Why Business Analysis is a team sport.
Which position do you play best?
Just like any profession there are people doing the same corporate roles but with very different personalities. Each individual has different strengths and weaknesses. If we look at Accountants for example, although you may find different personalities doing Accountancy, the profession itself however is asking for a particular skillset. If you are good with numbers, you are generally well suited the being an Accountant if that is what you want to do. This is a large generalization of the Accountancy profession but if you would just bare with us for the purposes of this article.
With Business Analysis there is however a slight difference. The profession of Business Analysis is very varied when it comes to skills required to perform the role of Business Analysis. You need be able to have a good eye for detail whilst also understanding the bigger picture, you must be a great relationship builder and communicator whilst also being able to sit and work on a particular business requirements document for hours on end. You must be an eternal problem solver and also flexible to implement what is agreed by the wider team. It is a unique profession in that it truly requires abilities from many different and in many cases opposite skill sets.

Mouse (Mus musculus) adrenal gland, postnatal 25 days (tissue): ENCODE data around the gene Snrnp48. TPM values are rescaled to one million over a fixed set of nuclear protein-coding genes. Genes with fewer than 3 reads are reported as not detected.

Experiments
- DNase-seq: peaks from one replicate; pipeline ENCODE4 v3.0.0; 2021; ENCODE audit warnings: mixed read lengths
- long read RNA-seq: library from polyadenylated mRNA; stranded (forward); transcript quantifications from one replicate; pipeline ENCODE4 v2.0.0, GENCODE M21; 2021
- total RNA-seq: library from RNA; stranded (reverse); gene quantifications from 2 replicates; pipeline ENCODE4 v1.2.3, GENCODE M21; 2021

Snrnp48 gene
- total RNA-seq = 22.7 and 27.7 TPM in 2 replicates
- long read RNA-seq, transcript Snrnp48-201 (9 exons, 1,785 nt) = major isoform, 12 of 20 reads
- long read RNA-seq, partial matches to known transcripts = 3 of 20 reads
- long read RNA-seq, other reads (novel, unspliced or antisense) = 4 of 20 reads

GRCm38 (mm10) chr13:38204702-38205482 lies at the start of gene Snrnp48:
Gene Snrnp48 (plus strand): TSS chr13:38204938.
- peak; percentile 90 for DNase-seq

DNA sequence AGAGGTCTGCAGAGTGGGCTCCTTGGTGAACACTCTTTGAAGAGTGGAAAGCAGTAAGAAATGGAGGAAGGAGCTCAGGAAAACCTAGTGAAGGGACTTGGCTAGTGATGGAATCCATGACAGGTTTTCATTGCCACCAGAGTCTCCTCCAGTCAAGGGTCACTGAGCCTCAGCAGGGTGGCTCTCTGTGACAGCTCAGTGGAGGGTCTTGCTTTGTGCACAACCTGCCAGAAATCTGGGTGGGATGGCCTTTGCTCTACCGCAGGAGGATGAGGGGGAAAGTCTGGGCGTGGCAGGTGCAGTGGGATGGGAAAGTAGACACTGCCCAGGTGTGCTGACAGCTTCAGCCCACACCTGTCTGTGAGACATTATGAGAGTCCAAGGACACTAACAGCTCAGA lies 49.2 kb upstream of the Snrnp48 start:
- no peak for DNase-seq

If one individual were to be equally good at all the different skills that the optimally skilled Business Analyst should possess then you would end up with an exceptionally well-rounded individual. In my experience, those exceptionally well-rounded individuals are scarce and definitely more the exception than the rule. This is simply because people are often inclined to be either extroverts who loves talking to others and making deals and on the other side of the scale others are introverts who prefers to work it out themselves. Most people fall somewhere in between these two extremes yet the profession of Business Analysis expects you to be able to do both these extremes well in order to be a model Business Analyst as defined by the industry.
So where does that leave the majority of Business Analysts then? If each person has his or her strengths in one area and not so much the other, which person is the better Business Analyst? For example, if I am a Business Analyst who loves talking to people, building relationships and discussing concepts does this mean that I am better, the same or worse than the Business Analyst who prefers to work on the detailed business requirements documents and analyze the data behind the scenes to come up with answers?
Business Analysts must pull together to truly succeed
The answer to this lies in teamwork. If we accept that Business Analysis as a profession is an exceptionally varied type of profession and we accept that each individual has their own strengths, weaknesses, likes and dislikes then we should accept that the only way we can achieve a holistic and very well rounded Business Analysis outcome is to combine the right Business Analysts to join each other in teams.